Kyrgios riles Wawrinka with jibe about girlfriend
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Stan Wawrinka is considered as one of the nice guys of the tour. The 30-year-old Swiss has won two grand slam titles at the Australian and French Open. Nick Kyrgios is new to the circuit but has been anointed as one of the sport's future stars. According to Wawrinka, the tyro needs a few lessons in etiquette.
The testosterone pumped world of men's tennis exploded into the public arena on Thursday after Wawrinka demanded action against Kyrgios.
The two clashed during their third round match at the Rogers Cup in Montreal on Wednesday night.
On-court microphones picked up a remark about Wawrinka's girlfriend by the 20-year-old Australian during a changeover.
Kyrgios said that the woman had been sexually involved with his friend Thanasi Kokkinakis. "Sorry to tell you that mate," Kyrgios is heard to say.
Wawrinka said on Thursday that the comments were beyond belief. He added: "There is no need for this kind of behaviour on or off the court and I hope the governing body of this sport does not stand for this and stands up for the integrity of this sport that we have worked so hard to build. So disappointing to see a fellow athlete and colleague be so disrespectful in a way I could never even imagine."
Kyrgios advanced to the fourth round at the tournament after Wawrinka withdrew in the final set with a back injury.
Wawrinka, who has been linked with the Croatian player Donna Vevic, said the Association of Tennis Professionals should take action against Kyrgios.
"It's not the first time that he has big problems on court in terms of what he says and in terms of how he acts. I hope the governing body does not stand for this."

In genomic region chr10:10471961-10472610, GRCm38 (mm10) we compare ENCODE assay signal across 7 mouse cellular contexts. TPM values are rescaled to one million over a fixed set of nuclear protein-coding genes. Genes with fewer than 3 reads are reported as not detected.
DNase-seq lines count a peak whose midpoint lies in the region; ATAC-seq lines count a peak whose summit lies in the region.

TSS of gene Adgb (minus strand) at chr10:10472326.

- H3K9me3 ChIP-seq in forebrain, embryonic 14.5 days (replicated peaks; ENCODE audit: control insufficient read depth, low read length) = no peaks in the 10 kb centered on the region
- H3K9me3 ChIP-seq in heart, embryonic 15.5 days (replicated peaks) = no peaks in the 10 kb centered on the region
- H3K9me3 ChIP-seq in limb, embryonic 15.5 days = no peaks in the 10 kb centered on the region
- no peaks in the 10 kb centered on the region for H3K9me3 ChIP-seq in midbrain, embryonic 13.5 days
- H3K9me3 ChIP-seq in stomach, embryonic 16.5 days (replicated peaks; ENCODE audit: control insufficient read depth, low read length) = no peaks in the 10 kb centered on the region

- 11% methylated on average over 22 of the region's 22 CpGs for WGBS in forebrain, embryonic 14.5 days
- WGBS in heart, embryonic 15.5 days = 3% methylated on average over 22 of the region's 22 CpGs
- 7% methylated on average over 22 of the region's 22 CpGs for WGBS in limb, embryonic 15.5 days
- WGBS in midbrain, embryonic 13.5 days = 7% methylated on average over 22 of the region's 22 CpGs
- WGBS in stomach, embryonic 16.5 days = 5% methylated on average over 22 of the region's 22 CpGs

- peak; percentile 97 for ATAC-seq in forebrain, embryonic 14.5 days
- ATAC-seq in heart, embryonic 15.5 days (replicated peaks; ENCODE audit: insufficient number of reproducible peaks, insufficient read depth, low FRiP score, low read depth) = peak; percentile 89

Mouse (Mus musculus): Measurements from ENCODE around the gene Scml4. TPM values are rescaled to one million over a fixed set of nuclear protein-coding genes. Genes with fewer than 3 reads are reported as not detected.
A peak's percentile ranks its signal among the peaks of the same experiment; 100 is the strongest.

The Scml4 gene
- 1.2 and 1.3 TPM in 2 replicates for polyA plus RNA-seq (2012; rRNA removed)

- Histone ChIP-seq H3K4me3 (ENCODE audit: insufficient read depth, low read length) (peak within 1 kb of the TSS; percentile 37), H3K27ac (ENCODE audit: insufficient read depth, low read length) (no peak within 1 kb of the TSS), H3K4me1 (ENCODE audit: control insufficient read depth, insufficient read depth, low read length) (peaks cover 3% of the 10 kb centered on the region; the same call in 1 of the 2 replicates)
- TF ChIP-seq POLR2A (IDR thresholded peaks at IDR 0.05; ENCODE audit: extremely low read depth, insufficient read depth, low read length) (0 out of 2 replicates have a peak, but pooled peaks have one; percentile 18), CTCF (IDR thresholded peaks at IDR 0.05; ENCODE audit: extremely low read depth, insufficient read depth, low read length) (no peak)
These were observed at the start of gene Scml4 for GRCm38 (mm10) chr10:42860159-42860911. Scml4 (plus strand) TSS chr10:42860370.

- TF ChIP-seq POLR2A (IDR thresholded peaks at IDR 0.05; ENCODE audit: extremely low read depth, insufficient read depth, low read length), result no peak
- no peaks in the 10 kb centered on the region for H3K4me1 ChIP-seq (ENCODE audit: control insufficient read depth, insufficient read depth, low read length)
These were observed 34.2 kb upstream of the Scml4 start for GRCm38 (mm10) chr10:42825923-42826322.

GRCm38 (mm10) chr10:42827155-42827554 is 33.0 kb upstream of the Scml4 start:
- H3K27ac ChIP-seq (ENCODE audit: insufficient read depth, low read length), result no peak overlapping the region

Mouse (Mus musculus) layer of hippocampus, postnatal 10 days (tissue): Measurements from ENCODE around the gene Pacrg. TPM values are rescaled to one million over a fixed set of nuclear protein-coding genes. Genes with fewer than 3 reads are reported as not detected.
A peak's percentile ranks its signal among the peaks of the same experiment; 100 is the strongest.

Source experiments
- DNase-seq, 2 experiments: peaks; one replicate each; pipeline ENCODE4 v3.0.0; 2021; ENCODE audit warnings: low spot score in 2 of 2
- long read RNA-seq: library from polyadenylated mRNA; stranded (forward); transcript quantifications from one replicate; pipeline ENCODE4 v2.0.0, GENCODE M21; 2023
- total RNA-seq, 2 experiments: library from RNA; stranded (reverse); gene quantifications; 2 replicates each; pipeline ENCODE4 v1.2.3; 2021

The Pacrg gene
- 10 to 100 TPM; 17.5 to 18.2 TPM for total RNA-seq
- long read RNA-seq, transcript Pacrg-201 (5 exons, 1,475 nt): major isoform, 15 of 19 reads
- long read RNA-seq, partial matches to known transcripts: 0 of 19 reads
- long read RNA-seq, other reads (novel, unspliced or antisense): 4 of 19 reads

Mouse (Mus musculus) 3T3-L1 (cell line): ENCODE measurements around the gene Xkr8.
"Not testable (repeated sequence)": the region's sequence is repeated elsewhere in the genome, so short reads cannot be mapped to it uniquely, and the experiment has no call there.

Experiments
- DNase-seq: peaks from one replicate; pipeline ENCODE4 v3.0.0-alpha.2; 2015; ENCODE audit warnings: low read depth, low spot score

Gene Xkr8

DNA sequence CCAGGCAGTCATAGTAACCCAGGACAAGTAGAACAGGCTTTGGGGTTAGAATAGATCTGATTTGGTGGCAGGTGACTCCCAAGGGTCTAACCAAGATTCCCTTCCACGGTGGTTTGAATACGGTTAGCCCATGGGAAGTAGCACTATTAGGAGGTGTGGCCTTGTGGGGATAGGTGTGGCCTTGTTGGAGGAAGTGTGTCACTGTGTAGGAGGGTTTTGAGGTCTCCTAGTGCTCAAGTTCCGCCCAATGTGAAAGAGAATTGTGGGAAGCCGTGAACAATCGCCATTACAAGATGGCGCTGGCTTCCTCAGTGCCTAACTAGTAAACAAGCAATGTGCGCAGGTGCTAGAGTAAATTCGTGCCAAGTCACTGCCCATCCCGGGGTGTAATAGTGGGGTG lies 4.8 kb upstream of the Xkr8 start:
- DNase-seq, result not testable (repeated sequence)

Kyrgios is one of the big prospects of tennis. With his mooody, bad boy looks and all-action game, he's tipped by observers to reach the top order of the sport. His Twitter motto is "Play Your Own Rules". But he has fallen foul of the authorities and the public on a couple of occasions.
At Wimbledon, Kyrgios was jeered by some sections of the crowd as he apparently did not bother to compete for a game in the second set of his fourth-round defeat by Richard Gasquet. He also had problems with chair umpires on occasion during the fortnight.
Kyrgios defended his flare-up with Wawrinka after the match.
"He was getting a bit lippy with me. Kind of in the heat of the moment, I don't know, I just said it," said the Australian.
Wawrinka's coach Magnus Norman, said in a tweet: "That was really really low Nick Kyrgios. Hope for u that u have people around that will teach u a thing or 2 about life tonight. Very bad??"
Wawrinka, who beat the world number one Novak Djokovic in the Roland Garros final in June, said that he was not planning to comment further on the incident. "It will stay in the locker room. But there are things, regardless of how you are, regardless of the stress you have on the court, there are things you just can't say. And regardless of whether he sidesteps it, I think the way he behaves on court he has big problems.
"Every match he has problems. Every match he behaves very badly. On top of that the problem is that he doesn't just behave badly towards himself he behaves badly toward the people around, the other players, the ball kids, the umpires.
"I really hope the ATP will take major action against him this time."
Over the past decade, the leading stars have perfected their individual images while highlighting the importance of sportsmanship and respect. It was an order enforced by the then world number one Roger Federer and then underlined as Rafael Nadal rose and eventually supplanted the Swiss as the head honcho of men's game. Even though they had epic battles on court, animosity never punctuated their encounters. Djokovic, a fierce competitor, is sportmanship incarnated, often congratulating opponents on good passages of play.
However Kyrgios, and his compatriot Kokkinakis are in the vanguard of a generation where aggression underpins their game.
Nadal commented on the tactics of the new crop following a match in the opening rounds of this year's Roland Garros against 18-year-old Quentin Halys. "When you want to take a risk on every single ball, the mistakes are there;" said Nadal of the Frenchman. "But tennis is moving that way. Young players on the tour are moving to hit the ball stronger and quicker, going for winners all the time. When Halys wants to play like this and the balls land in, there’s nothing I can do.”
It appears subtlety may be on the way out - on and off the court.
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